Mar 5, 2013 8:00 PM by Andy Koen
COLORADO SPRINGS - At the noon daily mass at Saint Mary's Cathedral, parishioners come to quietly pray and worship in a custom that has spanned centuries and continents.
As church leaders in Rome begin the process of electing a new Pope, Bishop Michael Sheridan says 150,000 or so members of the diocese in the Pikes Peak region should view this is as a time of spiritual transition as much as a physical one.
"Now is the time to pray, and I don't mean that in a desperate sense but we should be praying for the inspiration of the Holy Spirit, for his presence among the electors that we receive as we always have, at least that we have in my life time, the kind of Pope that we need."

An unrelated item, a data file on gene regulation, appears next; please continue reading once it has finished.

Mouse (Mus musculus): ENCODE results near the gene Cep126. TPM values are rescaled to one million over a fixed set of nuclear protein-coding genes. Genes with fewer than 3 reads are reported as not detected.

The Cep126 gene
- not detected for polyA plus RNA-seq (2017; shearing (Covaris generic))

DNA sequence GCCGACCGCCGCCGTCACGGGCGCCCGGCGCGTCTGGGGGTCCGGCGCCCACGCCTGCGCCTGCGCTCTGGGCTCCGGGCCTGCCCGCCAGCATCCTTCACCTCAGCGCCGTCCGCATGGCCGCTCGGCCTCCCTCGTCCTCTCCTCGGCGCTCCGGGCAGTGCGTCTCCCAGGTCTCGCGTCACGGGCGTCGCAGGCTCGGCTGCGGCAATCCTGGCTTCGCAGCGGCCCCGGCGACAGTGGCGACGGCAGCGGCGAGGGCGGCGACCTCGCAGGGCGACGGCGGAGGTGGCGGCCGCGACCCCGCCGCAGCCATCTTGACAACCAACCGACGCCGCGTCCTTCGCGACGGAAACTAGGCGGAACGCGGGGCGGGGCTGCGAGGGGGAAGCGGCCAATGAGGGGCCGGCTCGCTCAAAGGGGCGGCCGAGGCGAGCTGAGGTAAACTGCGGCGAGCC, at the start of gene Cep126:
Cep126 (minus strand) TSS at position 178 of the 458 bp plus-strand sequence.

Sheridan believes whomever is elected as the successor to Saint Peter, they will very likely continue the reforms of Popes before him, especially when it comes to changing in the Roman Curia. However, he doesn't expect there to be immediate or radical changes.
"I suspect we're not quickly going to notice any kind of change," Sheridan said. "We're talking about a 2,000 year old institution and in many ways it is what it is and rightly so."
He says the new Pope could likely come from outside of Europe and will need to be someone with the physical and spiritual strength to handle the job.
"We can't look at it as strictly a human endeavor. God's hand is in this, and thank God for that."
Most of the 115 Cardinal electors who will be part of choosing the new Pope have already arrived in Rome for the next conclave. All are expected to be at the Vatican by Wednesday. NBC News reports the conclave could begin as soon as next Monday.